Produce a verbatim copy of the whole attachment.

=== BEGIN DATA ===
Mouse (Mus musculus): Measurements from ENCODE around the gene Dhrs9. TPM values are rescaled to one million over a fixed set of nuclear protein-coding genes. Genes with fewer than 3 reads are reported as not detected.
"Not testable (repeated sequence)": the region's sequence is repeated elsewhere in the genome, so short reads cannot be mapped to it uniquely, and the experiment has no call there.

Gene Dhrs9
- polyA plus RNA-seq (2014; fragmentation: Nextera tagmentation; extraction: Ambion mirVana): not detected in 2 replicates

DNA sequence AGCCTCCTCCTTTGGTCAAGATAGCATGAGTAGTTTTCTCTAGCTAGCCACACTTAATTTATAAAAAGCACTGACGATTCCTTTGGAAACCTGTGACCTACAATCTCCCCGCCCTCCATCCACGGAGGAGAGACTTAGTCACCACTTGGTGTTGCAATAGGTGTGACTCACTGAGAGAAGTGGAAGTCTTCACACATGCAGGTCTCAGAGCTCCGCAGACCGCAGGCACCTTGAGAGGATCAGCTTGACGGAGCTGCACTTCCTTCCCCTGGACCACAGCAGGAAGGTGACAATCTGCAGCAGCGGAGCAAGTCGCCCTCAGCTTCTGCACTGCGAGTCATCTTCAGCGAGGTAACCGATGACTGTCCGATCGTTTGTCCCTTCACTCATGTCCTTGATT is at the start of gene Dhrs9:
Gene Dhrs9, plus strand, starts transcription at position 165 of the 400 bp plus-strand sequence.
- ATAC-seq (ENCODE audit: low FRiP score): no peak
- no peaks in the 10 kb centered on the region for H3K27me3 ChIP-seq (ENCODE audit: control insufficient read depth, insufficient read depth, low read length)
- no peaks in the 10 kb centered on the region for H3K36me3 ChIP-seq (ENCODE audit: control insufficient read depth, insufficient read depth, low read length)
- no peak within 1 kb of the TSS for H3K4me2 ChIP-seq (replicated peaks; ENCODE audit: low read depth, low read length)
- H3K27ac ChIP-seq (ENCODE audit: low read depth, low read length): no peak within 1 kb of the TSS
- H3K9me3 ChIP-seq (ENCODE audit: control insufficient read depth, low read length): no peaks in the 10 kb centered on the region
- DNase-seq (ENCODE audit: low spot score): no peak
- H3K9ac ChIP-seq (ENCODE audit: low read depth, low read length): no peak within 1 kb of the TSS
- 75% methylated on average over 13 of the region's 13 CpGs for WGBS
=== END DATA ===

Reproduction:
Mouse (Mus musculus): Measurements from ENCODE around the gene Dhrs9. TPM values are rescaled to one million over a fixed set of nuclear protein-coding genes. Genes with fewer than 3 reads are reported as not detected.
"Not testable (repeated sequence)": the region's sequence is repeated elsewhere in the genome, so short reads cannot be mapped to it uniquely, and the experiment has no call there.

Gene Dhrs9
- polyA plus RNA-seq (2014; fragmentation: Nextera tagmentation; extraction: Ambion mirVana): not detected in 2 replicates

DNA sequence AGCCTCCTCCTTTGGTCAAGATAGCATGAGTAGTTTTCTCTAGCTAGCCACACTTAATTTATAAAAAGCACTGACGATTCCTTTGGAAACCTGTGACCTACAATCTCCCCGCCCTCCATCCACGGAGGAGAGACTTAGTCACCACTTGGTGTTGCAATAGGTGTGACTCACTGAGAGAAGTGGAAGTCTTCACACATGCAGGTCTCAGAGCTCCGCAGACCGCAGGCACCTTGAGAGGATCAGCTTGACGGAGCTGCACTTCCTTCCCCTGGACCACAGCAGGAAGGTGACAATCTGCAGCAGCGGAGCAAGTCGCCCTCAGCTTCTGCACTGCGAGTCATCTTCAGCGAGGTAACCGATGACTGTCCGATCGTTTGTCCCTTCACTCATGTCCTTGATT is at the start of gene Dhrs9:
Gene Dhrs9, plus strand, starts transcription at position 165 of the 400 bp plus-strand sequence.
- ATAC-seq (ENCODE audit: low FRiP score): no peak
- no peaks in the 10 kb centered on the region for H3K27me3 ChIP-seq (ENCODE audit: control insufficient read depth, insufficient read depth, low read length)
- no peaks in the 10 kb centered on the region for H3K36me3 ChIP-seq (ENCODE audit: control insufficient read depth, insufficient read depth, low read length)
- no peak within 1 kb of the TSS for H3K4me2 ChIP-seq (replicated peaks; ENCODE audit: low read depth, low read length)
- H3K27ac ChIP-seq (ENCODE audit: low read depth, low read length): no peak within 1 kb of the TSS
- H3K9me3 ChIP-seq (ENCODE audit: control insufficient read depth, low read length): no peaks in the 10 kb centered on the region
- DNase-seq (ENCODE audit: low spot score): no peak
- H3K9ac ChIP-seq (ENCODE audit: low read depth, low read length): no peak within 1 kb of the TSS
- 75% methylated on average over 13 of the region's 13 CpGs for WGBS